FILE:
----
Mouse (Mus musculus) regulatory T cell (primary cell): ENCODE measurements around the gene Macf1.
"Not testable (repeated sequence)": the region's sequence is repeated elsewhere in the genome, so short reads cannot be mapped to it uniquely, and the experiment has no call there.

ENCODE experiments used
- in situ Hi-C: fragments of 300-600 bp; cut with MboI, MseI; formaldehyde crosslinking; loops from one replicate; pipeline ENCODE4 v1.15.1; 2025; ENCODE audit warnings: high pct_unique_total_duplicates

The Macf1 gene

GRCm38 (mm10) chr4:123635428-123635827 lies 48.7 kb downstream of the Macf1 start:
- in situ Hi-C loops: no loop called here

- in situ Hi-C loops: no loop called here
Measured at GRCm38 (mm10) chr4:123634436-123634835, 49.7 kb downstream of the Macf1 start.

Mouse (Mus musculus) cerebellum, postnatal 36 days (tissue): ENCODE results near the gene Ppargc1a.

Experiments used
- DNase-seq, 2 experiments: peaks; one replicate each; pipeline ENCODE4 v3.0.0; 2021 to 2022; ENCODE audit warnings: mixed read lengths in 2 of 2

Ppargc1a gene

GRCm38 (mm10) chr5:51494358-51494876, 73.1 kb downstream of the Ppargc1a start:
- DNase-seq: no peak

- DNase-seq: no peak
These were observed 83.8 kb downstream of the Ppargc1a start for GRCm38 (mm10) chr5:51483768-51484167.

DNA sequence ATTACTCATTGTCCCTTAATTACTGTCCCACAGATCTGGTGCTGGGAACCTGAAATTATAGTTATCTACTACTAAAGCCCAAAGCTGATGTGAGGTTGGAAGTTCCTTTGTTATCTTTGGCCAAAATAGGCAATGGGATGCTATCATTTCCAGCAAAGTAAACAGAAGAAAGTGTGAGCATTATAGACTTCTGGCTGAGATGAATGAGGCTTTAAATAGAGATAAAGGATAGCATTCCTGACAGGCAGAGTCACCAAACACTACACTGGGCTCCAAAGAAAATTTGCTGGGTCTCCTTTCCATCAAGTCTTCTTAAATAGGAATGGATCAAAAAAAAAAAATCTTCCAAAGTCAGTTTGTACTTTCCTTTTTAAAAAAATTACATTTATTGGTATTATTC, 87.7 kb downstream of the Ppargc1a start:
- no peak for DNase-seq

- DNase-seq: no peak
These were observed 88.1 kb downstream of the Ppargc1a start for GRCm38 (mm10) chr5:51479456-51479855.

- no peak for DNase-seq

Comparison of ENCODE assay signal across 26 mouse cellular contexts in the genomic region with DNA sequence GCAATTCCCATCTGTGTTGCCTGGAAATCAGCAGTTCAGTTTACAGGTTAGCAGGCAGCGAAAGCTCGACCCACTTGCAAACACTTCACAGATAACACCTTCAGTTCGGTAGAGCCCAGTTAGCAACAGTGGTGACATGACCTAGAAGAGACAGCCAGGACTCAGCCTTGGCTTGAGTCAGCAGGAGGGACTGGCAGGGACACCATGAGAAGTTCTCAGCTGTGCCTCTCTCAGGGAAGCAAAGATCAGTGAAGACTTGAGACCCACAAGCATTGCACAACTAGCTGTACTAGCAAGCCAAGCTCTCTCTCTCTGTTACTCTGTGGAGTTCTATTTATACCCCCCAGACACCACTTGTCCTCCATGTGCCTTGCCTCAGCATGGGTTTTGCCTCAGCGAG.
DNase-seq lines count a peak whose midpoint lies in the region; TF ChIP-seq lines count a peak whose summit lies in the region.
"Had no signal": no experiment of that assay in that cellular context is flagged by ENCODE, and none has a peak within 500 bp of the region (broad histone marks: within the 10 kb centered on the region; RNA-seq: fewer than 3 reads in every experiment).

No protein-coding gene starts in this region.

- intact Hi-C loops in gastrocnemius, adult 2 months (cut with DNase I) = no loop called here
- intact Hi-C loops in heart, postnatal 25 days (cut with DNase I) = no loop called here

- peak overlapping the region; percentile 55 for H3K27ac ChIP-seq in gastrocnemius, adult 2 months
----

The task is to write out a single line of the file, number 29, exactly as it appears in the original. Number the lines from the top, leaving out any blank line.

- peak overlapping the region; percentile 55 for H3K27ac ChIP-seq in gastrocnemius, adult 2 months